Ward 23 held its first imbizo for homeless people last week to engage with the City of Cape Town and various law enforcement agencies on the way forward.
The ward consists of Melkbosstrand, Big Bay, Blaauwbergstrand, BloubergSands,Sunningdale (north of Baywood Road and Buckingham Road), Blouberg Rise (west of Otto du Plessis Drive, east of Watsonia Road, north of Viola Road), West Beach, Bloubergrant, Table View (west of Dolphin Drive, Watsonia Road and Coral Road, south of, and including, the Infinity complex up to the coastline, north of Marine Circle and Viola Road) and Table View (south of Dipidax Road, east of Watsonia and north of Viola Road).
Hosted by Ward 23 councillor Nora Grose in partnership with non-profit organisation TLC, the imbizo, on Friday September 8, was aimed at helping homeless people with, among other things, IDs, birth certificates and social grants.
It was also a platform for open talks between the homeless, the City and police.
Also attending the imbizo were the South African Social Security Agency (SASSA), the City’s social development and early childhood development department, the Street People Unit, the police, law enforcement and the Department of Home Affairs.
Ms Grose welcomed around 120 homeless people, who were bused in from the beachfront, Parklands, Happy Valley and Olive Close, and assured them that they were in a safe environment to raise their concerns and needs.
“Today we want you to feel comfortable to speak about your needs. The various departments here today are here for your benefit. Take this opportunity to sit and discuss your challenges,” said Ms Grose.
She said some issues could not be “resolved overnight” but that they would try their best to tackle the ones that could.
Table View Sector 2 commander Warrant Officer Niki Knoetzen said there needed to be mutual respect between the police and the homeless.
A homeless man told Warrant Officer Knoetzen that he had been attacked by a police officer with a pickaxe and asked if that was right.
Warrant Officer Knoetzen said there were bad seeds on both sides, and it was something that needed to be addressed.
He stressed that it was important for homeless people to keep their areas clean and that it was a crime to steal trolleys.
A homeless woman stood up and asked why the police were verbally abusive. Close to tears, the woman said, “Police need to realise being attacked verbally affects our rehabilitation”.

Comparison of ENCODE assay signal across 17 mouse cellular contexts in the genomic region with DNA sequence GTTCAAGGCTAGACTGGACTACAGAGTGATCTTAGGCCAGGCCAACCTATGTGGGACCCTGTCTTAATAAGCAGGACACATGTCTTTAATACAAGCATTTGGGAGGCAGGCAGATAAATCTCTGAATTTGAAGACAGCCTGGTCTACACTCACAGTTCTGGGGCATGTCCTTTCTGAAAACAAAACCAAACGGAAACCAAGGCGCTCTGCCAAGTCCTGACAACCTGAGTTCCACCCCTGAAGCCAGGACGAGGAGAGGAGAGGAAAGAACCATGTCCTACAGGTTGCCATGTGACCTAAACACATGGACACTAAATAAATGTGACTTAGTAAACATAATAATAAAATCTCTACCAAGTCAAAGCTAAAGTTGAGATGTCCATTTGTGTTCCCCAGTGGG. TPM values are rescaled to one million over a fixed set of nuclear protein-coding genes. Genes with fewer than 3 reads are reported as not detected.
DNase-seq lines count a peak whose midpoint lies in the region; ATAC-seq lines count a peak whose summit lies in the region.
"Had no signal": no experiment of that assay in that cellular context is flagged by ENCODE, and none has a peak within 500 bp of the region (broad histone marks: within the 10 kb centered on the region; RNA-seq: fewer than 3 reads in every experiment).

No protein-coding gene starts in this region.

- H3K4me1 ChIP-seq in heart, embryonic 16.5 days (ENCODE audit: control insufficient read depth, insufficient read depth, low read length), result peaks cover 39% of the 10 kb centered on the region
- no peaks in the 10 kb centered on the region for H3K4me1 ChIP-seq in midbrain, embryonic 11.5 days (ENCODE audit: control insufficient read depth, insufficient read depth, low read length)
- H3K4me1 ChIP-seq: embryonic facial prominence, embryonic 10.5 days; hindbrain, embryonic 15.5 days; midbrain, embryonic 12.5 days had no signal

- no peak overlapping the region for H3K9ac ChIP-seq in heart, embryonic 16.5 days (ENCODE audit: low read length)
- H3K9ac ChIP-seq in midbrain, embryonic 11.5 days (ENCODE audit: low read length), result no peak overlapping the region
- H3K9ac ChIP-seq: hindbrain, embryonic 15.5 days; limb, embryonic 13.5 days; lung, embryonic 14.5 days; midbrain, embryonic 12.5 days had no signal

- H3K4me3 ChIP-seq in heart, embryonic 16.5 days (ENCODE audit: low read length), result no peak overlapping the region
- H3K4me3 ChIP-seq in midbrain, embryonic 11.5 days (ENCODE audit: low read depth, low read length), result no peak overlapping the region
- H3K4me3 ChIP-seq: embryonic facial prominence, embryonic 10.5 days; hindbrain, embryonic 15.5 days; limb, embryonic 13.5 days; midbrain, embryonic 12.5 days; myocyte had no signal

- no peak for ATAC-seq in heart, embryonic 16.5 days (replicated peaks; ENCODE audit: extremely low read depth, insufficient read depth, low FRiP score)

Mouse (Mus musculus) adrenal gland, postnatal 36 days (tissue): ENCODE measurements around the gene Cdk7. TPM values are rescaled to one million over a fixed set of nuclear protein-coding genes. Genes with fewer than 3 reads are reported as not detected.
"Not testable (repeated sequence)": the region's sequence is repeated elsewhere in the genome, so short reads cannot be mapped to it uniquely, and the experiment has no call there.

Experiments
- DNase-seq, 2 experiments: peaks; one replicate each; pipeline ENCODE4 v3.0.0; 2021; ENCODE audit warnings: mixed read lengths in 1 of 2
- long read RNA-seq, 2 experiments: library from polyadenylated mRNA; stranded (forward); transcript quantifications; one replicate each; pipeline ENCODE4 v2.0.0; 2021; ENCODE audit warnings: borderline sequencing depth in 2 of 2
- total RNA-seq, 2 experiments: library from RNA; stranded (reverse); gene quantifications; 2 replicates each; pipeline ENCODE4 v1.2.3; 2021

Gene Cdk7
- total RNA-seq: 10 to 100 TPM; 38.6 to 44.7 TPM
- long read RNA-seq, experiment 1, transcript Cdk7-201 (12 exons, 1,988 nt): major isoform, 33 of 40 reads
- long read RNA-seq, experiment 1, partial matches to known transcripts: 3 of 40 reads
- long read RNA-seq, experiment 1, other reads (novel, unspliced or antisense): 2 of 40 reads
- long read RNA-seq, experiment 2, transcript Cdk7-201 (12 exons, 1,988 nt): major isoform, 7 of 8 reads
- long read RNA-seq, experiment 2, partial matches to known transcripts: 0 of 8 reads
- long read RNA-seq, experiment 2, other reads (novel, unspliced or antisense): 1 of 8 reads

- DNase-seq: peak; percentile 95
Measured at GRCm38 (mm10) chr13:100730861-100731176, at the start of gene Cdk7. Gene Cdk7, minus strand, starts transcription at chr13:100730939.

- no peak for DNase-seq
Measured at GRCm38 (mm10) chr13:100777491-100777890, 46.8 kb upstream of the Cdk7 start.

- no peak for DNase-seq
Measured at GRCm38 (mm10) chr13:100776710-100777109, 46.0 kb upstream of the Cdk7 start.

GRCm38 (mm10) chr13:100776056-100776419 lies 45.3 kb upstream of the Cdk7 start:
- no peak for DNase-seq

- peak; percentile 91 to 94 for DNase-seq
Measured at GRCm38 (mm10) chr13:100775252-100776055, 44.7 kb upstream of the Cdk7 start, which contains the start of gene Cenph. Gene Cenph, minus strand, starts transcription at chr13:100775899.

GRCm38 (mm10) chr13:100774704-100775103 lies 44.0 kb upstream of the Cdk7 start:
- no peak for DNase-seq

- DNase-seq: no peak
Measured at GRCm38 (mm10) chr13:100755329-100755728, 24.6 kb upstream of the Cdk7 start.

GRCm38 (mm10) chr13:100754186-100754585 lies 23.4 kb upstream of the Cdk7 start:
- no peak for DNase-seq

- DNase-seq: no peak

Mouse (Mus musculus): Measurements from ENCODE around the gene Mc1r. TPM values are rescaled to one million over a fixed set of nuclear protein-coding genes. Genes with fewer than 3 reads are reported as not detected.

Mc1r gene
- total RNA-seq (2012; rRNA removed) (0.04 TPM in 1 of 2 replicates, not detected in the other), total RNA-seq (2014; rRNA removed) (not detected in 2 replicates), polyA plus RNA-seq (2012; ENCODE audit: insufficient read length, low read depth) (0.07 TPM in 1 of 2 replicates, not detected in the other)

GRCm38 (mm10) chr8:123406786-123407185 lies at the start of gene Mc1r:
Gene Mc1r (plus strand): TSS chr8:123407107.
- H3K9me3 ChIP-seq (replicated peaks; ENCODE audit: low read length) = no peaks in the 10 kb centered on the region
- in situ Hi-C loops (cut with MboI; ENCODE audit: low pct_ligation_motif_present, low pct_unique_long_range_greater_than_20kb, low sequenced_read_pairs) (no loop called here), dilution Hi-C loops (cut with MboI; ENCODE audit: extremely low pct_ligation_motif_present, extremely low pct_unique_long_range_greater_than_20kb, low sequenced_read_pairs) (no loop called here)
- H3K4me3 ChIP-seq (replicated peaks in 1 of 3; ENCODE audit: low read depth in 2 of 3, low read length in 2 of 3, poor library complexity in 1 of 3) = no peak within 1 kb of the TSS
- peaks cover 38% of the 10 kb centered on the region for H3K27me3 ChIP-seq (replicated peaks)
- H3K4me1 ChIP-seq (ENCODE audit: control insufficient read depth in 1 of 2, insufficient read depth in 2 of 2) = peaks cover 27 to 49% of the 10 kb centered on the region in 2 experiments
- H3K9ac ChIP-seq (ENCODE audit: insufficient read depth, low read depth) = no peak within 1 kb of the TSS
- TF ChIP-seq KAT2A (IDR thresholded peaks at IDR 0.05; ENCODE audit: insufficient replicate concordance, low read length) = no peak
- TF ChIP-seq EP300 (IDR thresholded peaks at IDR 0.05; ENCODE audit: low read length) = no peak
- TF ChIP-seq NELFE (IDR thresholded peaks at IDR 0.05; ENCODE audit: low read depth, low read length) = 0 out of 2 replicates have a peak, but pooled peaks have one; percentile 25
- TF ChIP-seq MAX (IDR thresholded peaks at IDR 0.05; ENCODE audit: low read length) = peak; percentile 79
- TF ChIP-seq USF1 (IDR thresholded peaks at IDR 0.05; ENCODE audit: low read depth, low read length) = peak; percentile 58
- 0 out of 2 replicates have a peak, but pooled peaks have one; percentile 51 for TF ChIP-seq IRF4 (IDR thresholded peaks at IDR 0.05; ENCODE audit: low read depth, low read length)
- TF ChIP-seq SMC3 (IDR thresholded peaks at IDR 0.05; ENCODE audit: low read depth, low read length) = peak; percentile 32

Deon Booysen, who sleeps on the streets in Parklands, had a gripe with foreigners in the area.
“Somalis are here for a few years only, and they get pavements to sell things. We’re here for 18 years already and we have nothing,” said Mr Booysen.
TLC founder Colleen Pietersen said the imbizo was the first of its kind for the Blaauwberg area and that Ms Grose and her team had done a great job.
“Many of the homeless could voice their concerns about the way they are treated, and law enforcement informed them about their rights and what was expected of them. Everybody was sorted with IDs, birth certificates and Sassa papers for their children’s grants. They were also introduced to the independent living plan skills centre that TLC has just launched, which includes basic electrical, basic plumbing and basic welding training, as well as getting learners and drivers licenses.”
Ms Grose said they had only expected about 70 homeless people but were happy that more had arrived.
“I believe we won the trust of many, and I know the road ahead is not going to be easy, but we will measure the success in six months’ time. Now the hard work starts, as we engage them with programmes that can help them change their lives. I am very delighted and know this vision can make a difference and cannot come to fruition without participants,” said Ms Grose.
Jolene Page, from the Table View Neigbourhood Watch (TVNW), said they were aware of the imbizo but could not comment on it as they had not been invited to take part.
“TVNW would like to see a proper operational and well-run shelter closer to our area sooner than later where these people can be sent instead of sleeping in our parks and open spaces,” said Ms Page.
Parklands Neighbourhood Watch (PNW) chairman Gary le Roux said this “type of approach is far overdue”.
“This is an issue that is not going to go away, so we need to manage the problem rather than trying to get rid of it”.
Mr Le Roux agreed that a homeless shelter was needed in the area.
“We would like to see a shelter go up in a central point where the homeless will want to spend the night with a warm bed and food to eat. At the same time, we understand that some vagrants, after speaking with them over the years, state they are not really interested in something like this because they don’t want all the rules that go along with an idea like this and that some vagrants have opted out of the society norm,” he said.